The Disruptive Drip of WikiLeaks and the Public's Right to Know
This week I've been haunted by an AP Photo by Muhammed Muheisen in the Akron Beacon Journal (1/3/11 -- print edition only) showing a road in Pakistan just outside Islamabad. On pavement on the left are a fairly modern bus (maybe 1970s) and a rubber-tired two-wheeled cart pulled by a donkey; in the background a few pedestrians, a truck, tall light poles; in the foreground two small girls, one barefoot, walk on packed dirt past some rubble and another donkey. The accompanying news story was about the difficulties of President Zardari in holding his government together, and the threat to U.S. efforts to battle al-Qaida despite spending billions of dollars on Pakistan.
In 2010 the CIA (not the military) killed over 900 Pakistanis (of which 90 percent of the dead were civilians) in 132 drone attacks. (http://www.presstv.ir/detail/
Last April WikiLeaks released a 2007 video in which U.S. soldiers in a helicopter opened fire on a group of civilians in Iraq, wounding two children and killing 12 people including two Reuters photographers. (http://www.businessinsider.
This week Reuters reported that U.S. diplomatic cables released by Aftenposten (the Norwegian newspaper that has all the WikiLeaks documents) included the statement "As part of their overall embargo plan against Gaza, Israeli officials have confirmed on multiple occasions that they intend to keep the Gazan economy on the brink of collapse without quite pushing it over the edge" (http://www.commondreams.org/
The Republican Party, now in control of the U.S. House, is planning a Congressional inquiry into WikiLeaks and its founder, Julian Assange. Rep. Darrell Issa said that if Assange can't be seen as a terrorist, "therefore he must be a criminal -- "Otherwise the world is laughing at this paper tiger we've become." (http://www.techeye.net/
This week we learned further that U.S. intelligence officers, in response to the threat of WikiLeaks, are urging all government agencies to find ways to "detect behavioral changes" among federal employees with access to secret documents, suggesting the use of psychiatrists and sociologists assess the trustworthiness of workers by measuring their "relative happiness" or "despondence and grumpiness http://www.commondreams.org/
But federal employees have already been deemed untrustworthy. They've already been forbidden to read WikiLeaks -- and thus kept from information that might be helpful or crucial to their effectiveness. http://articles.cnn.com/2010-
Traditional journalism is using WikiLeaks widely as a source, even though journalists can't make up their minds (individually or collectively) about whether Julian Assange is a journalist and WikiLeaks is journalism and thus protected by the First Amendment.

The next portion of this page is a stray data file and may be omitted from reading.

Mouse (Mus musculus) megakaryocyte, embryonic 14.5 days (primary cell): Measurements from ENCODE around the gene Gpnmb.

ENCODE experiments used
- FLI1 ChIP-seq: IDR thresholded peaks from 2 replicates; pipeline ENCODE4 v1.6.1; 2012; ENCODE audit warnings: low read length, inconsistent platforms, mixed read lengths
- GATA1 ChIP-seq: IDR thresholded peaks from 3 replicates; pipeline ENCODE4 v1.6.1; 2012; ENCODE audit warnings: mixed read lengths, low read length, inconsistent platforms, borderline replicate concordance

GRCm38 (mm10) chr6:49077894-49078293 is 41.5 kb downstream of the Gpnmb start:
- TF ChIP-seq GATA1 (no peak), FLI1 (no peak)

Like investigative journalism, WikiLeaks is based on the premise that the public has right to know what their governments are doing on their behalf with their tax money in their communities and worldwide.
Efforts by U. S. government agencies and commercial interests to convince the public that WikiLeaks is engaged in criminal espionage against the U.S. have fallen flat -- spying for whom? spying for what cause, what purpose or mission?
There has been no suggestion that WikiLeaks is turning a profit, or that it is supported by any government or corporation. Indeed, the fact that corporations are trying to suppress it and silence Assange should give us pause: why are big corporations trying to bring down WikiLeaks unless they are trying to hide something? When Assange's new book comes out, do we imagine that Amazon.com will refuse to sell it?
Ben Adler, writing in Newsweek, proposes that Assange does have an advocacy mission for WikiLeaks: " ... to disrupt the functioning of governments" http://www.newsweek.com/2011/
Hold on: I thought that was the advocacy mission of Grover Norquist, of the Tea Party, of the new Republican majority in the House, and of the military-industrial complex and the mainstream media, though clearly for different purposes.
Yet perhaps it's time to disrupt the functioning of our government, when its leadership is trying to restrict our access to information, to spy on us, to kill or detain persons without due process, to privatize public services, to fund unwinnable wars, to support Israel's suppression of Palestinians, to provide tax breaks and bonuses for the very rich, and to underwrite big banks and health insurance companies as they gamble with citizens' homes and health.
My personal take on WikiLeaks: It's the drip before the deluge. If anyone can hack into any computerized system, thousands will. There are already copycat systems out there, though so far most of them are more tightly targeted and less well constructed than WikiLeaks. Assange himself has expressed grave reservations about a "GovernmentLeaks" project launched by Chinese experts, noting that "... they'd set up had no meaningful security. They have no reputation you can trust. It's very easy and very dangerous to do it wrong."http://blogs.forbes.
WikiLeaks can show us how dysfunctional our government is: how our government is spying on us, keeping Palestinians in poverty, measuring the "trustworthiness" of our neighbors, and investing in drones to slaughter barefoot children and old men in donkey carts.
But in democracy, dysfunctional government isn't just our problem. It's our responsibility.